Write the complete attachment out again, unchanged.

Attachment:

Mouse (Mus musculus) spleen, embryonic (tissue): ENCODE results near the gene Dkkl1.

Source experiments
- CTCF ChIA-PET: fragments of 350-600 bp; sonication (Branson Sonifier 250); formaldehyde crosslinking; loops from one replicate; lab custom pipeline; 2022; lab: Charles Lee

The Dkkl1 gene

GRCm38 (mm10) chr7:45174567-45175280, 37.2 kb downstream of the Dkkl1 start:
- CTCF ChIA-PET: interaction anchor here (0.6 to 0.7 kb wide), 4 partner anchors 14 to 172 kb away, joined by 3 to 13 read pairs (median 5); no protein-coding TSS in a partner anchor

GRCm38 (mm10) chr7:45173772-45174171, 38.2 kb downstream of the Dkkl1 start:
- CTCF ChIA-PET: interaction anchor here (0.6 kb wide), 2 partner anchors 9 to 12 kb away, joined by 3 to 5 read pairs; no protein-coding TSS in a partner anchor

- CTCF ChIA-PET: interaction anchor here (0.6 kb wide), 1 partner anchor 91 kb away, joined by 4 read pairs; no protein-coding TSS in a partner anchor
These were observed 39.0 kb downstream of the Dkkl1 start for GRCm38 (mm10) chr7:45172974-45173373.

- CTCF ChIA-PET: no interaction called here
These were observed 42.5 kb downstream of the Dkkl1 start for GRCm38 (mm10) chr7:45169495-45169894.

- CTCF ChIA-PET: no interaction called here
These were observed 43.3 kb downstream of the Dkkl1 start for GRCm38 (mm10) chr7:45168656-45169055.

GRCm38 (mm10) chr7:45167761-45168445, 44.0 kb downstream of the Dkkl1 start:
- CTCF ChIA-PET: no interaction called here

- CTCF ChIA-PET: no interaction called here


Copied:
Mouse (Mus musculus) spleen, embryonic (tissue): ENCODE results near the gene Dkkl1.

Source experiments
- CTCF ChIA-PET: fragments of 350-600 bp; sonication (Branson Sonifier 250); formaldehyde crosslinking; loops from one replicate; lab custom pipeline; 2022; lab: Charles Lee

The Dkkl1 gene

GRCm38 (mm10) chr7:45174567-45175280, 37.2 kb downstream of the Dkkl1 start:
- CTCF ChIA-PET: interaction anchor here (0.6 to 0.7 kb wide), 4 partner anchors 14 to 172 kb away, joined by 3 to 13 read pairs (median 5); no protein-coding TSS in a partner anchor

GRCm38 (mm10) chr7:45173772-45174171, 38.2 kb downstream of the Dkkl1 start:
- CTCF ChIA-PET: interaction anchor here (0.6 kb wide), 2 partner anchors 9 to 12 kb away, joined by 3 to 5 read pairs; no protein-coding TSS in a partner anchor

- CTCF ChIA-PET: interaction anchor here (0.6 kb wide), 1 partner anchor 91 kb away, joined by 4 read pairs; no protein-coding TSS in a partner anchor
These were observed 39.0 kb downstream of the Dkkl1 start for GRCm38 (mm10) chr7:45172974-45173373.

- CTCF ChIA-PET: no interaction called here
These were observed 42.5 kb downstream of the Dkkl1 start for GRCm38 (mm10) chr7:45169495-45169894.

- CTCF ChIA-PET: no interaction called here
These were observed 43.3 kb downstream of the Dkkl1 start for GRCm38 (mm10) chr7:45168656-45169055.

GRCm38 (mm10) chr7:45167761-45168445, 44.0 kb downstream of the Dkkl1 start:
- CTCF ChIA-PET: no interaction called here

- CTCF ChIA-PET: no interaction called here